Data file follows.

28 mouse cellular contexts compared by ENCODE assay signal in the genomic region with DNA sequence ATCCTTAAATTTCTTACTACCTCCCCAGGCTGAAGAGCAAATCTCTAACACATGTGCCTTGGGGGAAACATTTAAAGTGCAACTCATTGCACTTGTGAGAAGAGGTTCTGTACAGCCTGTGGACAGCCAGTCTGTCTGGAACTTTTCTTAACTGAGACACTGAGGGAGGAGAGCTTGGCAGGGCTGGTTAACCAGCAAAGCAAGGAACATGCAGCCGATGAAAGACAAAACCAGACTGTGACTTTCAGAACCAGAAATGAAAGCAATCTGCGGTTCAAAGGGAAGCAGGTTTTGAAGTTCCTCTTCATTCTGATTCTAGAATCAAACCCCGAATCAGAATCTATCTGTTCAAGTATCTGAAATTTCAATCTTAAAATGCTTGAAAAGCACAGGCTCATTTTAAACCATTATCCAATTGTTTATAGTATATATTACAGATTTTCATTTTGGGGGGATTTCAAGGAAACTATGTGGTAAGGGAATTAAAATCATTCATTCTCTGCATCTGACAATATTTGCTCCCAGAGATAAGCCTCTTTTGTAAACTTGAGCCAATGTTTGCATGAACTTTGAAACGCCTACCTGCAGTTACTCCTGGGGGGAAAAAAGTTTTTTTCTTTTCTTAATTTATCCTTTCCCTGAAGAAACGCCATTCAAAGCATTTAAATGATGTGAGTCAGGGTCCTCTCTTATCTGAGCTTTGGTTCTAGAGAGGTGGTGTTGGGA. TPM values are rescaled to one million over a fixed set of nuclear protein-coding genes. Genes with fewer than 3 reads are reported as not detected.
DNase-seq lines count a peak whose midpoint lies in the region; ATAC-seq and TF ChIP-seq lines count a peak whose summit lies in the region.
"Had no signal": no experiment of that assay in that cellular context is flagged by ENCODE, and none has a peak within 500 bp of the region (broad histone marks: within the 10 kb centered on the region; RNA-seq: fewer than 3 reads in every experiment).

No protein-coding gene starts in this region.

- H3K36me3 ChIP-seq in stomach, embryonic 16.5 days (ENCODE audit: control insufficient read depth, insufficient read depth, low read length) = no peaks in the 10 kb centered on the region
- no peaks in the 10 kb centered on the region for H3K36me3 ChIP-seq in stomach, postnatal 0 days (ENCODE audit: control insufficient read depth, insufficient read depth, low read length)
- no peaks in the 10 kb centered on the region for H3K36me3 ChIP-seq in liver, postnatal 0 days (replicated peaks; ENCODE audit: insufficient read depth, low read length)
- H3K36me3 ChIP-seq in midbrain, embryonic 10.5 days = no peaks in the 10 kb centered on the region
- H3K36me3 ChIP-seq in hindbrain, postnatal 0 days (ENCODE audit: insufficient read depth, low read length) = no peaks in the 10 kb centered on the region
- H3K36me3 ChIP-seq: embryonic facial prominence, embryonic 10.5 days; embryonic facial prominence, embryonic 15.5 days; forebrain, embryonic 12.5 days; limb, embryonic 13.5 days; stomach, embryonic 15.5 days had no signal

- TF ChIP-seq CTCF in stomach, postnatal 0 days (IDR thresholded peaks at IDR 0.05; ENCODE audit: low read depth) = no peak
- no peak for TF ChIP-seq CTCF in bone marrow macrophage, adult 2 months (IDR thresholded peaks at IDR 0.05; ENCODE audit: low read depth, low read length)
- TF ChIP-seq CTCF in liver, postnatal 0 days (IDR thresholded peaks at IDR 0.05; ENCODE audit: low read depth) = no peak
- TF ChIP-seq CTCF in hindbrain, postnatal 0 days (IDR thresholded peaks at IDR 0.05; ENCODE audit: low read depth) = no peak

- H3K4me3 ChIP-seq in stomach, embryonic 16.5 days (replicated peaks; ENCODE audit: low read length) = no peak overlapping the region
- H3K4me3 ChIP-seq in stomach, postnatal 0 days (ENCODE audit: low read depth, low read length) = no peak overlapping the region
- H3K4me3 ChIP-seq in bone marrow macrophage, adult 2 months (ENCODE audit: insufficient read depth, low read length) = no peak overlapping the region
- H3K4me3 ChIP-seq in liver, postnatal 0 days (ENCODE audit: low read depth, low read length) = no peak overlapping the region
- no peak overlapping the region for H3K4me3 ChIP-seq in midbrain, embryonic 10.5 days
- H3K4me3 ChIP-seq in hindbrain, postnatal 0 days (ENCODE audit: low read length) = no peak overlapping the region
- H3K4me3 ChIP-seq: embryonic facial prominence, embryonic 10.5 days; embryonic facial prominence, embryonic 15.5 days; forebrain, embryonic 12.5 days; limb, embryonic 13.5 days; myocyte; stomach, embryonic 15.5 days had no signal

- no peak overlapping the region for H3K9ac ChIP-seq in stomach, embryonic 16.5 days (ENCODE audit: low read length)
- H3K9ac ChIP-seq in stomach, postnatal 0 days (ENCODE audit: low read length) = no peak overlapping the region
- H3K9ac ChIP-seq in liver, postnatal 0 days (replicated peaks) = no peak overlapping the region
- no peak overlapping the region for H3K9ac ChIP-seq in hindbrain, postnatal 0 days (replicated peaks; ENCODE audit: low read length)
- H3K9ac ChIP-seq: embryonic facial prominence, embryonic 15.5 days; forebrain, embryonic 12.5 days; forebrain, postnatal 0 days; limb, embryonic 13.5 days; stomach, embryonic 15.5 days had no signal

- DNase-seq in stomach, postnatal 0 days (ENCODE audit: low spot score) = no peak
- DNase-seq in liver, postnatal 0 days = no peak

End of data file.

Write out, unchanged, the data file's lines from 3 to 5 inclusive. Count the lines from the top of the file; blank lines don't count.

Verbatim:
"Had no signal": no experiment of that assay in that cellular context is flagged by ENCODE, and none has a peak within 500 bp of the region (broad histone marks: within the 10 kb centered on the region; RNA-seq: fewer than 3 reads in every experiment).

No protein-coding gene starts in this region.

- H3K36me3 ChIP-seq in stomach, embryonic 16.5 days (ENCODE audit: control insufficient read depth, insufficient read depth, low read length) = no peaks in the 10 kb centered on the region